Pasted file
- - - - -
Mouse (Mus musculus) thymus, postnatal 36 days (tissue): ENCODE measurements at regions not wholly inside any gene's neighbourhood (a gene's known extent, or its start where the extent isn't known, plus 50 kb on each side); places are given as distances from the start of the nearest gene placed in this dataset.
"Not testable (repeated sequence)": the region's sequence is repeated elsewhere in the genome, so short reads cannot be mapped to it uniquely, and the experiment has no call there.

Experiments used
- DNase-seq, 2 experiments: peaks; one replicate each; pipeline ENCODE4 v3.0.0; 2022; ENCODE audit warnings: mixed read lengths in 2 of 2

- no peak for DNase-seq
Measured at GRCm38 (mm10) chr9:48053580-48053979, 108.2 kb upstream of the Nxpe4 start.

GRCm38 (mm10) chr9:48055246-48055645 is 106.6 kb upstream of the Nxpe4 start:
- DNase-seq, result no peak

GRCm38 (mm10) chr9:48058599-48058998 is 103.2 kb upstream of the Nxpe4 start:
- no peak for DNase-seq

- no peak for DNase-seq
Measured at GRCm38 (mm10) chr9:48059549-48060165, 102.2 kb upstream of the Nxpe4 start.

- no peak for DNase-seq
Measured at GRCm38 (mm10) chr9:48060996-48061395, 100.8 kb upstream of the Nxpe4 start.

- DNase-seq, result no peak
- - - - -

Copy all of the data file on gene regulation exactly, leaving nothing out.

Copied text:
Mouse (Mus musculus) thymus, postnatal 36 days (tissue): ENCODE measurements at regions not wholly inside any gene's neighbourhood (a gene's known extent, or its start where the extent isn't known, plus 50 kb on each side); places are given as distances from the start of the nearest gene placed in this dataset.
"Not testable (repeated sequence)": the region's sequence is repeated elsewhere in the genome, so short reads cannot be mapped to it uniquely, and the experiment has no call there.

Experiments used
- DNase-seq, 2 experiments: peaks; one replicate each; pipeline ENCODE4 v3.0.0; 2022; ENCODE audit warnings: mixed read lengths in 2 of 2

- no peak for DNase-seq
Measured at GRCm38 (mm10) chr9:48053580-48053979, 108.2 kb upstream of the Nxpe4 start.

GRCm38 (mm10) chr9:48055246-48055645 is 106.6 kb upstream of the Nxpe4 start:
- DNase-seq, result no peak

GRCm38 (mm10) chr9:48058599-48058998 is 103.2 kb upstream of the Nxpe4 start:
- no peak for DNase-seq

- no peak for DNase-seq
Measured at GRCm38 (mm10) chr9:48059549-48060165, 102.2 kb upstream of the Nxpe4 start.

- no peak for DNase-seq
Measured at GRCm38 (mm10) chr9:48060996-48061395, 100.8 kb upstream of the Nxpe4 start.

- DNase-seq, result no peak